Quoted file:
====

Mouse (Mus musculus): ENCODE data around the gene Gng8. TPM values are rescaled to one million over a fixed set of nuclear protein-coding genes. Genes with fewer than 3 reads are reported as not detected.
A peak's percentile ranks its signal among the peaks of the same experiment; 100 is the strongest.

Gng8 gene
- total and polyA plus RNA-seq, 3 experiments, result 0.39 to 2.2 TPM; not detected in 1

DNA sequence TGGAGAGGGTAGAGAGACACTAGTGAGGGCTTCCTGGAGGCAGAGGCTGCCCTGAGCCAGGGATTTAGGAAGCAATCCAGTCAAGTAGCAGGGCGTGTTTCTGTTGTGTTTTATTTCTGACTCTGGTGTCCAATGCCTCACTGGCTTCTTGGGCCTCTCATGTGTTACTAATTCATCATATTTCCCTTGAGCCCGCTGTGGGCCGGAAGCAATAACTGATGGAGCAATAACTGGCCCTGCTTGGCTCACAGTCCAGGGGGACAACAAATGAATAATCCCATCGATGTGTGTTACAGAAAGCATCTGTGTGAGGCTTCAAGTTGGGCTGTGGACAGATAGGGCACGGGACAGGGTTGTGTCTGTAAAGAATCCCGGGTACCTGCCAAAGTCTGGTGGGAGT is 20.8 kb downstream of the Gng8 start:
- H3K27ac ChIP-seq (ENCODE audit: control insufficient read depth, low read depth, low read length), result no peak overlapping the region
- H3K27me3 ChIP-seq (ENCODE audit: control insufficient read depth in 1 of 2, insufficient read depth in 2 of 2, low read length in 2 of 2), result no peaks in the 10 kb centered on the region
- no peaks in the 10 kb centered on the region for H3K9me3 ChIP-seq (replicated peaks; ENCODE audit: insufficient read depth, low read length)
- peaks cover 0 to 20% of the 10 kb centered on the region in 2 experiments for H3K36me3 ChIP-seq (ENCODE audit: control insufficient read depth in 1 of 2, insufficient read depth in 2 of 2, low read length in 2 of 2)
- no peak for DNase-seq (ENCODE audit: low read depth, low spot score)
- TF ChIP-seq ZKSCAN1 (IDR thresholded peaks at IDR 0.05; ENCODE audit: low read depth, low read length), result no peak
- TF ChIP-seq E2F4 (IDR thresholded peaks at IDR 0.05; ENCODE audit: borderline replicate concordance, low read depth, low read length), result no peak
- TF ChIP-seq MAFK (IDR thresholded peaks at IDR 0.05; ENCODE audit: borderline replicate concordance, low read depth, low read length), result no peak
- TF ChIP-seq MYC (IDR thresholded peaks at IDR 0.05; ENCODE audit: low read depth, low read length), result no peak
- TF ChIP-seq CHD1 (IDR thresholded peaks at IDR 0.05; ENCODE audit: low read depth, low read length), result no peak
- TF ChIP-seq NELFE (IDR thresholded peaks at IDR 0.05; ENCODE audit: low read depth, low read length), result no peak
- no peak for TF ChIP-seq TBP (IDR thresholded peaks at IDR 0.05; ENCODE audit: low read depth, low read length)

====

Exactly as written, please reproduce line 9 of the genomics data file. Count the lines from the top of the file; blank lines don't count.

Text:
- peaks cover 0 to 20% of the 10 kb centered on the region in 2 experiments for H3K36me3 ChIP-seq (ENCODE audit: control insufficient read depth in 1 of 2, insufficient read depth in 2 of 2, low read length in 2 of 2)